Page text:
As if on cue, for the first time at an ICSC spring convention, developers were shown fashion trends. Trend analyst Tom Julian, designer Pamela Dennis, and architect Ron Pompeii challenged them to consider consumers’ tastes on books, art and food, for example, as much as demographics and economics when they plan projects. “We have to get back to when culture and commerce are integrated,” said Pompeii, who created the Urban Outfitters and Anthropologie concepts. “Think of a complex trading environment such as the Silk Route, where there was a sense of exploration and a free exchange of philosophies, religion and ideas. You have to have some sense of dimension to what you’re offering here.”
Developers are also dealing with tenant turnover. While there are more vacancies, “Malls are historically at very high levels of occupancy,” observed Bucksbaum of General Growth Properties. He did acknowledge that General Growth dropped to 89 percent occupancy this year, but he expects to come back up to the 91 percent seen in the year 2001. In addition, developers, brokers, retailers and suppliers said they saw the beginnings of a pick up in shopper traffic this spring in the malls, but no return yet to normal levels. “This time around, we don’t have a rising tide raising all boats,” said Michael P. Kercheval, president of the International Council of Shopping Centers. Continued consolidation is the culprit, he said.
The Forum Shops at Caesars, the indoor specialty center and tourist mecca here, did $1,450 in sales per square foot last year, down 10 to 15 percent from the year before. However, in May, Forum Shops tracked a 2 percent comp gain, according to Gary Lewis, of Simon Properties, owner of the property. Forum Shops is extending 200 feet to reach the Strip, adding 200,000 square feet of retail space for a total of 780,000 square feet. This big addition is seen opening by fall 2004. Meanwhile, such brands as Roberto Cavalli, Dolce & Gabbana, Chopard, Donald Pliner, D&G Sport, and Furla will be added to the mix in the existing space.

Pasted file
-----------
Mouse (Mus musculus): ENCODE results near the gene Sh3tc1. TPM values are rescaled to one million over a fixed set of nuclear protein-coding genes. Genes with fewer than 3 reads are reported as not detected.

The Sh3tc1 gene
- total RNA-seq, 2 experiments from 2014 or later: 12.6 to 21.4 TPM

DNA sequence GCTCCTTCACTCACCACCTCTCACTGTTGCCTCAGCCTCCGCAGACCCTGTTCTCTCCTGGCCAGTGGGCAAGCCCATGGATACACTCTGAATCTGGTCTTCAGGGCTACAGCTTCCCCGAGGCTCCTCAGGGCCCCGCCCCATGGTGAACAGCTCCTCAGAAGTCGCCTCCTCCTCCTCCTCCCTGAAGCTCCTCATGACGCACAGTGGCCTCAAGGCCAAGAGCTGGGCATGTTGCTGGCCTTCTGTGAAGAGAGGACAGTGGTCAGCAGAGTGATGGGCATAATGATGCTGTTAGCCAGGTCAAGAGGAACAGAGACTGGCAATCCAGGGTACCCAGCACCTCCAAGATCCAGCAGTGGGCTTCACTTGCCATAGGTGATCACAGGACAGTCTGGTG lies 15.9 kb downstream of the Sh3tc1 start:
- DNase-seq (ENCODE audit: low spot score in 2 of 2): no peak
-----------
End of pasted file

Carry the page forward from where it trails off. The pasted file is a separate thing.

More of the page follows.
“That’s a testimonial to the property, in this very very challenging period,” Lewis said. Last year, “all retailers curtailed any cap ex, and the situation was exacerbated with companies that are international.”
Others interviewed by WWD said the 2002 spring convention seemed less busy than the past couple of years, though according to the ICSC, registration at about 29,000 was flat compared with 2001. The convention, always one of the biggest and most intense conventions in town, drew 550 exhibitors on the leasing floor and the 330 exhibitors in the trade exposition. The floor was busy, though appointments could be made on the spot, and often they lasted longer, enabling retailers to carefully consider leasing opportunities. “I don’t have to beg for their ear this year,” said Jeffrey Paisner, senior man